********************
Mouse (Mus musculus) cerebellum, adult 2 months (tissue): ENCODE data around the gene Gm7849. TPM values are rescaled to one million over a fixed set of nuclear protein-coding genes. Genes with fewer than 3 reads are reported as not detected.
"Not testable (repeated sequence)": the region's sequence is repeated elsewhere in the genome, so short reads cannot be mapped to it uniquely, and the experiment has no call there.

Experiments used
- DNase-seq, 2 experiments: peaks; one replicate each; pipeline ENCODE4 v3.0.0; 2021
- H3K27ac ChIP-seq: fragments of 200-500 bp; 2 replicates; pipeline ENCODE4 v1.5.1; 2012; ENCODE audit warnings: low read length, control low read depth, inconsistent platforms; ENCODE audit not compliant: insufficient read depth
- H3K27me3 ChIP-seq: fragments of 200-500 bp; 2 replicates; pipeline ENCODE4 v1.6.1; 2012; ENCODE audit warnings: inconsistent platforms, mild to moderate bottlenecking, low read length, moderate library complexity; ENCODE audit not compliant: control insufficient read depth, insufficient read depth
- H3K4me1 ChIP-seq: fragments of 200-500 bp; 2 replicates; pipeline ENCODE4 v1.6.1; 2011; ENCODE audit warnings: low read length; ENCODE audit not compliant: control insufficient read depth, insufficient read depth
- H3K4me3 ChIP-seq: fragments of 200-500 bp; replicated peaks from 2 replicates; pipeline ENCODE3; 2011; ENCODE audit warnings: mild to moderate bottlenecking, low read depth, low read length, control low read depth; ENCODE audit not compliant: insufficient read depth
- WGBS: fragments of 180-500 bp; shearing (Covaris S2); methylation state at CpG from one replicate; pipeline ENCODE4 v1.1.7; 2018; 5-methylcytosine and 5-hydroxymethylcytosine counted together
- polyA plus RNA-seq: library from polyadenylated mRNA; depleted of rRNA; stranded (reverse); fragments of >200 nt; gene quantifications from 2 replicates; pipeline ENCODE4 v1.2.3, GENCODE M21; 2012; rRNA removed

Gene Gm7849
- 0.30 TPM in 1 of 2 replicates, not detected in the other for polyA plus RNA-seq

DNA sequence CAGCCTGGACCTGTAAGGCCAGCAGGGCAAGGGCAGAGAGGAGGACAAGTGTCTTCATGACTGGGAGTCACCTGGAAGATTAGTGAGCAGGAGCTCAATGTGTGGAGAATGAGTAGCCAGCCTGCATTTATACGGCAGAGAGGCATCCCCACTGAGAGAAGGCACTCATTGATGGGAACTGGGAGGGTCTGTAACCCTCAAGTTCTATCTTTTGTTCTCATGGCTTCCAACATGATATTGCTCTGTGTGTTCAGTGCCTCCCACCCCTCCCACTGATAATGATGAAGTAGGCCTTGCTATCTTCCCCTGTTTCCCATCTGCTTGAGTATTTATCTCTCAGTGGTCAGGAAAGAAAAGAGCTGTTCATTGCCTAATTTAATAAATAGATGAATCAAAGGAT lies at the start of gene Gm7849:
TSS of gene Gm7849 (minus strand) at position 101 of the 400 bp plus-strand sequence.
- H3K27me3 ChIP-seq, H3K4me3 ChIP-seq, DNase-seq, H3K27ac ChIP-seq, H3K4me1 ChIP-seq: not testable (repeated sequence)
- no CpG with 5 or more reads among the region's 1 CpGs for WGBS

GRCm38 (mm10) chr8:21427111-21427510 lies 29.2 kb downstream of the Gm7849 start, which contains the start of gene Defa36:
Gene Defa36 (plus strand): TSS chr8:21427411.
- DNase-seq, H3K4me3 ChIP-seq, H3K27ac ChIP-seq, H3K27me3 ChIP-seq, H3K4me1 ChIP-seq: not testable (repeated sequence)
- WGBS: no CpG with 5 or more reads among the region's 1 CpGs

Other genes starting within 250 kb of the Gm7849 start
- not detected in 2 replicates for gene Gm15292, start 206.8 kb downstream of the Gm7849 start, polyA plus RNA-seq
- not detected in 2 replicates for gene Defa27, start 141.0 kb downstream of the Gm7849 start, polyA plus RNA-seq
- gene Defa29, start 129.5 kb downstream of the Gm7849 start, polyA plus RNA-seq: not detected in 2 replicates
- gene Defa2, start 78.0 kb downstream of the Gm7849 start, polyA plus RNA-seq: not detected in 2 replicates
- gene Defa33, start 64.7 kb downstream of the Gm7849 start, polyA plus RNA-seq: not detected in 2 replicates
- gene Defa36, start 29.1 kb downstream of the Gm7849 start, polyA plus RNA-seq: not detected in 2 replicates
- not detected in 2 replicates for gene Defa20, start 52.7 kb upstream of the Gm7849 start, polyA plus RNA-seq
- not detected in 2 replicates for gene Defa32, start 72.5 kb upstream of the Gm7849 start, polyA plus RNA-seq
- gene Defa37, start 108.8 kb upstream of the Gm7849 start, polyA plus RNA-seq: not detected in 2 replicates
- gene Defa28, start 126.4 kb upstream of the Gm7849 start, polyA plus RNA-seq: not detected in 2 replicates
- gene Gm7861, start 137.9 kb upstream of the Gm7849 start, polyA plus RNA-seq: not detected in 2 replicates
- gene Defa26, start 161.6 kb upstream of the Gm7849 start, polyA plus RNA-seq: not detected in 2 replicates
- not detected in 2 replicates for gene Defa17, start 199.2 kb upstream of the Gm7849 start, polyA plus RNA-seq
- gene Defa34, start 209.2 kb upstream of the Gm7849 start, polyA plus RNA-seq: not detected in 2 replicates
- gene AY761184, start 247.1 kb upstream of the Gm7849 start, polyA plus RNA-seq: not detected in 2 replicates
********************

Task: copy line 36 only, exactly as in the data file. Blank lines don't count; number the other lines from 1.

- gene AY761184, start 247.1 kb upstream of the Gm7849 start, polyA plus RNA-seq: not detected in 2 replicates